Don’t Let the Joke Be on You This April Fool’s Day

April Fool’s Day may be a day full of jokes and pranks, but cyber-attacks are still very much real. With the constant incline in cyber-attacks, we can’t stress enough the importance of efficient cyber security and staying safe online. This April Fool’s Day, we want to raise awareness around cyber-attacks and how to spot a malicious email or website, so that you can take care of yourself and your customers.

What is a cyber-attack?

First things first, let’s address what a cyber-attack is. A cyber-attack is any attempt to expose, destroy, steal or gain unauthorised access to secure information via a computer. The most common cyber-attacks include email-borne attacks and unsecure websites. With April Fool’s Day bringing an influx of prank emails and web pages, it may be difficult to tell what is real and what isn’t. Below are a few top tops to tell if the websites you visit and the emails you open are as legit as they look:

Unsecure Websites

Look out the for ‘S’ in HTTPS – Most URLs begin with ‘https’ instead of ‘http’ to give an indication that they are encrypted. A website with a ‘https’ URL means that the security is provided by an SSL certificate, which protects sensitive information that is entered into the site. Without this certificate, cybercriminals can easily access information that you enter.

Look for company validation – If a company is real, it will have a physical address and phone number on their site, as well as any privacy statements and return policies. If you’re struggling to find any of this on the website, chances are it may be a spoof.


The lock icon – If you visit a legitimate website, you will notice a lock icon just to the left of the URL. This icon ensures you that your information on this site is fully secure, e.g. passwords and credit card information. If a site doesn’t have this, be wary about entering any details.

Fake Emails

Check the email address – Scammers tend to use a sender name that looks like it is coming from the company or organisation that they are pretending to contact you from. However, a scam email will usually have an unusual email address behind what looks like a genuine sender name. To check the email address, hover your mouse over the sender name and an email address should appear. If this looks suspicious in any way, it probably is.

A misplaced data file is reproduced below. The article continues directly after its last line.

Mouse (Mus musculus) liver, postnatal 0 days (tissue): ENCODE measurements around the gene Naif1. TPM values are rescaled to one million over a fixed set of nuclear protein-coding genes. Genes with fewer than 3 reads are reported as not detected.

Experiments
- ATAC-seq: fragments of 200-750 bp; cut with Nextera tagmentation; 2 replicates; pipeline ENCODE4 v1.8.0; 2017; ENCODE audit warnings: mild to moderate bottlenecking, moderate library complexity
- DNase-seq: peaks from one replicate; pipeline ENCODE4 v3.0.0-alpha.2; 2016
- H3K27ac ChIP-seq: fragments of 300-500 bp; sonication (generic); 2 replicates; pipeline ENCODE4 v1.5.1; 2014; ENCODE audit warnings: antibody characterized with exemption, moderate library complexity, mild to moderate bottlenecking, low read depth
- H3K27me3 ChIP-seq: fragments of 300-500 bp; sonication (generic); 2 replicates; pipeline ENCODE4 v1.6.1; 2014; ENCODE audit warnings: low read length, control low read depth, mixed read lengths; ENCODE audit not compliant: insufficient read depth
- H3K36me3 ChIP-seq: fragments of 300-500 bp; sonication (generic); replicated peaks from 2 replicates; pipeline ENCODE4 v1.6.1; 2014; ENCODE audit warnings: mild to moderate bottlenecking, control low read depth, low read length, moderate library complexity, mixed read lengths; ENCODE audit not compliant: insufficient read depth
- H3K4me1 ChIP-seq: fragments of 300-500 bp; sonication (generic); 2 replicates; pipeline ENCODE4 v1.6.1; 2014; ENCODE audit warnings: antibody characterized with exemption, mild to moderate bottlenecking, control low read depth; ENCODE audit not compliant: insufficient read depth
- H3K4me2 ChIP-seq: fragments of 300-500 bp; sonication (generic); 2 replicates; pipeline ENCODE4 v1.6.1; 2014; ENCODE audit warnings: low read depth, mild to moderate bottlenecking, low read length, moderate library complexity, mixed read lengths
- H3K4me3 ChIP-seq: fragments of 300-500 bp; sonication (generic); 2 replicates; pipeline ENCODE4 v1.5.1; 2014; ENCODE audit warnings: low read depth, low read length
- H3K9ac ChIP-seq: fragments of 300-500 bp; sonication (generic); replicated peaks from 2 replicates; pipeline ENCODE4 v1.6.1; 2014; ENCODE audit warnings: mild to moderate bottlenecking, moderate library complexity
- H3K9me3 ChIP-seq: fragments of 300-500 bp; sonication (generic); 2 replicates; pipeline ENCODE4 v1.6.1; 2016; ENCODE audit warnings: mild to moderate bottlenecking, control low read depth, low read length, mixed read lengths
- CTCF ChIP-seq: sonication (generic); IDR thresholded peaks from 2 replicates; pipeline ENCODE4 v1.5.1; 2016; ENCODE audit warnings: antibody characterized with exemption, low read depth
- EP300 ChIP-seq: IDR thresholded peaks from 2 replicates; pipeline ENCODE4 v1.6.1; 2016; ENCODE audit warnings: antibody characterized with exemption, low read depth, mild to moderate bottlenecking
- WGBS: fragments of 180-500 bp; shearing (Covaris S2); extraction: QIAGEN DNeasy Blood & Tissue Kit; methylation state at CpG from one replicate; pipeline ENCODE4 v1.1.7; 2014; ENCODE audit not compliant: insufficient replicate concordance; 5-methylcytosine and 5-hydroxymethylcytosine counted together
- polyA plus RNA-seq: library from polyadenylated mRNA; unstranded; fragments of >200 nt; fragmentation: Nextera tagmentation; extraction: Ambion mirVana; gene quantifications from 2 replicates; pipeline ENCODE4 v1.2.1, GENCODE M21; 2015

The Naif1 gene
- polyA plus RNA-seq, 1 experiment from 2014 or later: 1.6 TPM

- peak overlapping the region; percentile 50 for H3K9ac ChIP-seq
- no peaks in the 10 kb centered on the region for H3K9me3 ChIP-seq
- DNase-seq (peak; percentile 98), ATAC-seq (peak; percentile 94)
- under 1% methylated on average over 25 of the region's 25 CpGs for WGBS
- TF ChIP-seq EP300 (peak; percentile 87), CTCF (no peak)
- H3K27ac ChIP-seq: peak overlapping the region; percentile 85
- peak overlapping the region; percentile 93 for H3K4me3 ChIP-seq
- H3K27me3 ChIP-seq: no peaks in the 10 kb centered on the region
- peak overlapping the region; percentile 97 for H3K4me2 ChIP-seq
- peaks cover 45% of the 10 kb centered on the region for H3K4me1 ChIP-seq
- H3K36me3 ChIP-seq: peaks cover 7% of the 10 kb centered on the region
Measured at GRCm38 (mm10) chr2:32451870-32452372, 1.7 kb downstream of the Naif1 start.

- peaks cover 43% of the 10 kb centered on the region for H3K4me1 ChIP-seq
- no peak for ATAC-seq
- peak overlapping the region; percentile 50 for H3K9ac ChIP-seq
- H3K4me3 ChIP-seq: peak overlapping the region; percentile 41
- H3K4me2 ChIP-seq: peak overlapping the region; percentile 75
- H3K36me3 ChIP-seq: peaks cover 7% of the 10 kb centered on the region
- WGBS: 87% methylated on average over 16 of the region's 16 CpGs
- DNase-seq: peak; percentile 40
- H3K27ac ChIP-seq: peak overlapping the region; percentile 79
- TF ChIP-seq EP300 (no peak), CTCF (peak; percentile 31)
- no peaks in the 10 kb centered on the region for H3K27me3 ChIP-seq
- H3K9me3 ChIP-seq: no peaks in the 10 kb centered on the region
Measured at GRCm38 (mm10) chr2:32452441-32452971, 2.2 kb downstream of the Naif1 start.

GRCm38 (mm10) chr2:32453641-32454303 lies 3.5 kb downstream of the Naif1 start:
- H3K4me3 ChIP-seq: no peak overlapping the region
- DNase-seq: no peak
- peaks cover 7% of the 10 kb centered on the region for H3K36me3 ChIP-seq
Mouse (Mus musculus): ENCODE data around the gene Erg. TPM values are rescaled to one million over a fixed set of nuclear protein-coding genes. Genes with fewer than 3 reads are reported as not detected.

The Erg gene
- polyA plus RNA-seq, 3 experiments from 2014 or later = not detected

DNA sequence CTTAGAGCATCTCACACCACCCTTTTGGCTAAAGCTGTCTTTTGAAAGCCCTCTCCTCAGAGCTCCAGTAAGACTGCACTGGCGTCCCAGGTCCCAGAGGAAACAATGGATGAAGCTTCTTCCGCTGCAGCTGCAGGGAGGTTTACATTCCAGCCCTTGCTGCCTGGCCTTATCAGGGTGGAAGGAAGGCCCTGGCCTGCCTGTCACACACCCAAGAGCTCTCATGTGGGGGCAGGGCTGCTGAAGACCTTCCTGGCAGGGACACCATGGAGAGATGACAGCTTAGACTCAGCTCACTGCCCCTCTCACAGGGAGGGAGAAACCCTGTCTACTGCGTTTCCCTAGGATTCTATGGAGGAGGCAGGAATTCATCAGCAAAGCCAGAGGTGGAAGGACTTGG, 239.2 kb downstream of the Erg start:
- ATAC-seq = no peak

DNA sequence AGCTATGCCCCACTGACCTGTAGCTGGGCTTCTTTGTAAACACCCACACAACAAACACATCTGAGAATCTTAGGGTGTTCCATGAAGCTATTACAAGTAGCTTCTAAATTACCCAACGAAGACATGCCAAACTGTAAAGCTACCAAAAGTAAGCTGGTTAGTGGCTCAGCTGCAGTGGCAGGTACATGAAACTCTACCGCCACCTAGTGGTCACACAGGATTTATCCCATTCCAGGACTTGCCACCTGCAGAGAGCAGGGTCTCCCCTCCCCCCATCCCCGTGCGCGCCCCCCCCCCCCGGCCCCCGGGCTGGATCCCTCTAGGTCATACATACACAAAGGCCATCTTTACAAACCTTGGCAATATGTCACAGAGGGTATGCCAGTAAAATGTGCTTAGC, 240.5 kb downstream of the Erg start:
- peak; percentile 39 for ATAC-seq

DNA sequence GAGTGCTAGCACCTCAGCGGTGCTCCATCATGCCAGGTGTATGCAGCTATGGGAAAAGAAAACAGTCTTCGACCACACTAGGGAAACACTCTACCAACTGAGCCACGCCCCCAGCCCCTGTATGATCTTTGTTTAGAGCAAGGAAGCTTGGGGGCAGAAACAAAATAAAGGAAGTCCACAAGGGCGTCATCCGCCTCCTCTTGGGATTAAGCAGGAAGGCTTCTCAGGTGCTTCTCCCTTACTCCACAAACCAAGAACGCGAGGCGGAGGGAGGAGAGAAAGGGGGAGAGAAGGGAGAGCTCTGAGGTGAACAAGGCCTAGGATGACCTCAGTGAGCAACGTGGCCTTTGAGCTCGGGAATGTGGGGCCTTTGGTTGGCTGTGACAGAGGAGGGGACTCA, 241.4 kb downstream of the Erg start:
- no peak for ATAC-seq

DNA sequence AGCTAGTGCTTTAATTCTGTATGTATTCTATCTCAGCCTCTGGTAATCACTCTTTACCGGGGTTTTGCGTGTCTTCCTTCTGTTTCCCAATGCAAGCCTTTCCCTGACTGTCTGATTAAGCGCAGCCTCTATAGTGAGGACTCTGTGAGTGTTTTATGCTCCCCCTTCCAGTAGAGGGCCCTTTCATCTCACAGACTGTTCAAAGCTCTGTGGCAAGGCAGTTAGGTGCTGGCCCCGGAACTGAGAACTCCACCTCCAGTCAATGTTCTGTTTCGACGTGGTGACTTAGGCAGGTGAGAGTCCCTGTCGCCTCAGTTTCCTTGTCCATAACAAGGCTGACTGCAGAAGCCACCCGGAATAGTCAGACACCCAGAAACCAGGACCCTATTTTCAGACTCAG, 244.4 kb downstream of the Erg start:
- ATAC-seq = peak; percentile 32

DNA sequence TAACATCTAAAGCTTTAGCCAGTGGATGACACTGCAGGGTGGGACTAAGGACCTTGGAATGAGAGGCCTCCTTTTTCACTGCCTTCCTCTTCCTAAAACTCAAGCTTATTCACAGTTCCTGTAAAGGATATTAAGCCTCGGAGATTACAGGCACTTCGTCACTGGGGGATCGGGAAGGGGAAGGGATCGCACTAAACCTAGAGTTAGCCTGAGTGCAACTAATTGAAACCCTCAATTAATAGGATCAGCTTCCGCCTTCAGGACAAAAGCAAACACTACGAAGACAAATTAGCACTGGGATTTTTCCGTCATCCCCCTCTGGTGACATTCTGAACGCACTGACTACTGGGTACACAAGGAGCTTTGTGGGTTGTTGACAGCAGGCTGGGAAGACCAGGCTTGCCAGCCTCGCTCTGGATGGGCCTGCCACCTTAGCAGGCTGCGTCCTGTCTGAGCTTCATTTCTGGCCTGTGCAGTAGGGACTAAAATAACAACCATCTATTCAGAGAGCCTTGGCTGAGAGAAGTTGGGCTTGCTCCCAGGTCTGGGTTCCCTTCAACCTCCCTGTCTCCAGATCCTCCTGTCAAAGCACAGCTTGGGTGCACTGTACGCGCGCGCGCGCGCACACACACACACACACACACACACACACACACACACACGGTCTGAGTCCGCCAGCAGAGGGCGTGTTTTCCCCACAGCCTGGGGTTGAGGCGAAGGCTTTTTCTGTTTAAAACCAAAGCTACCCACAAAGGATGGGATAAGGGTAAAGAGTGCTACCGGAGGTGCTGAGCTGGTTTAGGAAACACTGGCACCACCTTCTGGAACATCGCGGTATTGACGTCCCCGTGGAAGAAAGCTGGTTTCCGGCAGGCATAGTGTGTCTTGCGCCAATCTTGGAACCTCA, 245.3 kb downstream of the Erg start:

Look for spelling mistakes –Not all, but most scammers tend to have limited English, therefore the emails are likely to have spelling mistakes or grammatical errors. Any payment services such as banks or PayPal tend to be a big target for cyber criminals with lots of replicate emails being created. However, before clicking anything or entering any credentials – always look for any spelling errors.

Don’t click on links in emails – If you have any slight concern that an email may be a spoof, do not, we repeat, do not click on any links in the email. If you want to check if the URL is legit, type the company name into a search engine to find a legitimate website or landing page. From this, you will be able to compare the URL addresses to see if they are similar or completely different. 

Ready to test your knowledge?

So, are you really ready to test yourself to see if you can spot real phishing emails? One of our vendors, Vade Secure, has put together this great interactive quiz to test your phishing IQ. (Notice, this site includes https and the lock icon!) Happy quizzing! Test yourself here: https://phishing-iq-test.com/ and tweet us your results!

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